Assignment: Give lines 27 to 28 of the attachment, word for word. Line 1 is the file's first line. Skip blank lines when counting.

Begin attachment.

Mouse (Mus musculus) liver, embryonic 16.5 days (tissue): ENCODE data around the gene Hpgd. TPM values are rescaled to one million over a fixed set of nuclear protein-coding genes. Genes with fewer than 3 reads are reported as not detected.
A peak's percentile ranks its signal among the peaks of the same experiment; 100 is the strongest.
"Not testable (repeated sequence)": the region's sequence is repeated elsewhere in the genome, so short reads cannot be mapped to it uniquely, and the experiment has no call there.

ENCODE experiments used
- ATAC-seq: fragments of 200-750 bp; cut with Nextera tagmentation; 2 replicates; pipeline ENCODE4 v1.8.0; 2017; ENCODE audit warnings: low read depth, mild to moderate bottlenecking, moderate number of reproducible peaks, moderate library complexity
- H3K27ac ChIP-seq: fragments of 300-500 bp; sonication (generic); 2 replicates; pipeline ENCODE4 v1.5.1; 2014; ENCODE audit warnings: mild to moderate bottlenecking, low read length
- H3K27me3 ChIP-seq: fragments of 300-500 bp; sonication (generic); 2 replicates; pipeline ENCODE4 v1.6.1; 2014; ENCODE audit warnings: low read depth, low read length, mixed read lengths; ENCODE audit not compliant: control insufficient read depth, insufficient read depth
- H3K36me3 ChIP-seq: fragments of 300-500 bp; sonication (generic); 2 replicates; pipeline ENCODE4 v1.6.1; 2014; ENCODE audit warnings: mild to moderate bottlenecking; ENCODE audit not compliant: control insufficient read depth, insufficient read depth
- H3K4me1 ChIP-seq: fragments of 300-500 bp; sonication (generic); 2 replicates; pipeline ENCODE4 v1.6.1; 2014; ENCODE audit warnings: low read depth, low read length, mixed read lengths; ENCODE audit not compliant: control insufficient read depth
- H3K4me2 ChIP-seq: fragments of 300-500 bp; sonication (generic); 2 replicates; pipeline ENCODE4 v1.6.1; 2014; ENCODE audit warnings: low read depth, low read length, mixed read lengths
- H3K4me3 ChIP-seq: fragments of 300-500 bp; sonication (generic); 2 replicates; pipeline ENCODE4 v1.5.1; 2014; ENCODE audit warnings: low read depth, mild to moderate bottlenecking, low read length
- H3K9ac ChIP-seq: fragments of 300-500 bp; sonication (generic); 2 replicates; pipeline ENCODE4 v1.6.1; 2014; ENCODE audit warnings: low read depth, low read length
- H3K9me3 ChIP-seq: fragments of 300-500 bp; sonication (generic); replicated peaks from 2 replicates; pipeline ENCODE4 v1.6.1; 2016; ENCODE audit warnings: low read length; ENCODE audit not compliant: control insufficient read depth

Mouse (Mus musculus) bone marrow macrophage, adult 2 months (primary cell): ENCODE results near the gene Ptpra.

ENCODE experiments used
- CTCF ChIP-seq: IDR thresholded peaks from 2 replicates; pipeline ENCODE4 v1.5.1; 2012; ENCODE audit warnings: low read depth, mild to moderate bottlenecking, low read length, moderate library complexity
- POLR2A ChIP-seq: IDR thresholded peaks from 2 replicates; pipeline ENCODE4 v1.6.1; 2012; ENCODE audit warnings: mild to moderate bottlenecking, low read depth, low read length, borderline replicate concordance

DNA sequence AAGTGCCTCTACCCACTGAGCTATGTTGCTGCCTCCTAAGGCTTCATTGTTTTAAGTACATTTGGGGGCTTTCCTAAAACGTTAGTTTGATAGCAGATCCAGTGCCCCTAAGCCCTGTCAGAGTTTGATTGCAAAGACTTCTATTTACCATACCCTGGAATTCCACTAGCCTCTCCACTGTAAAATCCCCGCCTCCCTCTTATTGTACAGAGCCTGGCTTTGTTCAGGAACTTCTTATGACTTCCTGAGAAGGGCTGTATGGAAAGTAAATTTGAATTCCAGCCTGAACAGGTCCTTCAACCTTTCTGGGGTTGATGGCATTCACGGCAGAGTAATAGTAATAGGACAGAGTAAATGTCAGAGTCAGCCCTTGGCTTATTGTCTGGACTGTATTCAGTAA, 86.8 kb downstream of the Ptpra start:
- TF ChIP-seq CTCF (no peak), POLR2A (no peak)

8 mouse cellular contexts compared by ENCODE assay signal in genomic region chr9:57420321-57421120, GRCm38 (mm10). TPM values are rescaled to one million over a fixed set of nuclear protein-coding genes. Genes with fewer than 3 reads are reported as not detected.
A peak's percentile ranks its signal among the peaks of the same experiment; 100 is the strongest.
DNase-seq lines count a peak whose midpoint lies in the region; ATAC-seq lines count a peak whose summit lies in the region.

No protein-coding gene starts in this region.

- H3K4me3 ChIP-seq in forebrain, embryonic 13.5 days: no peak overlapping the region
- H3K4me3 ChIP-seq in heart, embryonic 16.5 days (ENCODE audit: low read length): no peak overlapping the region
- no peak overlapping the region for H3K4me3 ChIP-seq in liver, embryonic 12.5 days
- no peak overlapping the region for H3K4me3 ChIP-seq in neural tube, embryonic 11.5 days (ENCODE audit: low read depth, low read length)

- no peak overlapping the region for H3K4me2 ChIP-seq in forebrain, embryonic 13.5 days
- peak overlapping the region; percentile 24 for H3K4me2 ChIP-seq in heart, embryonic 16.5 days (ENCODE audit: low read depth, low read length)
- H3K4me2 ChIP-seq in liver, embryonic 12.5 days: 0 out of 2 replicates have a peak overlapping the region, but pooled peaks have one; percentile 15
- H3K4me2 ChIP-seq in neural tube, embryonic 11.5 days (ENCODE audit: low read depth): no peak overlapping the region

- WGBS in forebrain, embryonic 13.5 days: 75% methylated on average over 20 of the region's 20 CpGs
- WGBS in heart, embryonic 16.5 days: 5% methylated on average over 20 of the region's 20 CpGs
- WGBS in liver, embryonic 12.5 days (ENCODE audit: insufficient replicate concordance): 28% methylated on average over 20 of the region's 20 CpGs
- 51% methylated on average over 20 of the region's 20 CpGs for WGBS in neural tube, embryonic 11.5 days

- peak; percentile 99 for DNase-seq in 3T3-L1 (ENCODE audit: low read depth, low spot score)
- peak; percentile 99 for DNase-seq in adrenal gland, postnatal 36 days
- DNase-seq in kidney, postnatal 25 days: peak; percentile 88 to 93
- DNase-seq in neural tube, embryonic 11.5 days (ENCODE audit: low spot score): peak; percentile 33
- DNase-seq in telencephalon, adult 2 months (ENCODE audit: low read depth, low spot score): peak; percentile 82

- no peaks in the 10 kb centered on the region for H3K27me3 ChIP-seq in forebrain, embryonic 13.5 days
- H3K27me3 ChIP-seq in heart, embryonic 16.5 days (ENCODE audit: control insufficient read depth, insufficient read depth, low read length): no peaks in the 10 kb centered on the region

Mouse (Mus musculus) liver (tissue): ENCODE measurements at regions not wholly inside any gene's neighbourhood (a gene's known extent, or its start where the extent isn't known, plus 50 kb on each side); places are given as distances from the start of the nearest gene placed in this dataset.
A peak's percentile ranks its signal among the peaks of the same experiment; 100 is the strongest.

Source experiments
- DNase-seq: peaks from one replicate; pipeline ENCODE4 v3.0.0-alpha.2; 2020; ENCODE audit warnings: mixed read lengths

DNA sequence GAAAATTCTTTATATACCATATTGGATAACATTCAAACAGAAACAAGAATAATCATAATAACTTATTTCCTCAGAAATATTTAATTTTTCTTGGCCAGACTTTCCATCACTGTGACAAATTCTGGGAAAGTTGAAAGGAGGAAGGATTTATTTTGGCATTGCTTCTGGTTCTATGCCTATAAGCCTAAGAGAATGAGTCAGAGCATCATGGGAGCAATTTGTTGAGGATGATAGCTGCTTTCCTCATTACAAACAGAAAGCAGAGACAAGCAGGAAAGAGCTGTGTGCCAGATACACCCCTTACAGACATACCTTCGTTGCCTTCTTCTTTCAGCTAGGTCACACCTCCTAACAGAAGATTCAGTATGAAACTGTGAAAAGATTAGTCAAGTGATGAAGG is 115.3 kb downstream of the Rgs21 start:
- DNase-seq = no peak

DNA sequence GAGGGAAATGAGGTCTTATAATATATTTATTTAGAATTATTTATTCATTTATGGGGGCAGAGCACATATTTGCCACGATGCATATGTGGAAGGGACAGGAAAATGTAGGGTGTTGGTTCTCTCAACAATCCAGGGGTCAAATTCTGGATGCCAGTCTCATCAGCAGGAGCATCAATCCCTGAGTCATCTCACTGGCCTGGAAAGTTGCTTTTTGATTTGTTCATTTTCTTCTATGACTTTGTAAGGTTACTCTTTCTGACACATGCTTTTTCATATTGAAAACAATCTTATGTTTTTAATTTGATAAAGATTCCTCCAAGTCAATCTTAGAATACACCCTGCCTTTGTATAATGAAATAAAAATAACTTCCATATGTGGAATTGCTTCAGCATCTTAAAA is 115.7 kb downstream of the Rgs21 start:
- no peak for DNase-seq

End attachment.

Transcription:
- no peak overlapping the region for H3K4me3 ChIP-seq in neural tube, embryonic 11.5 days (ENCODE audit: low read depth, low read length)

- no peak overlapping the region for H3K4me2 ChIP-seq in forebrain, embryonic 13.5 days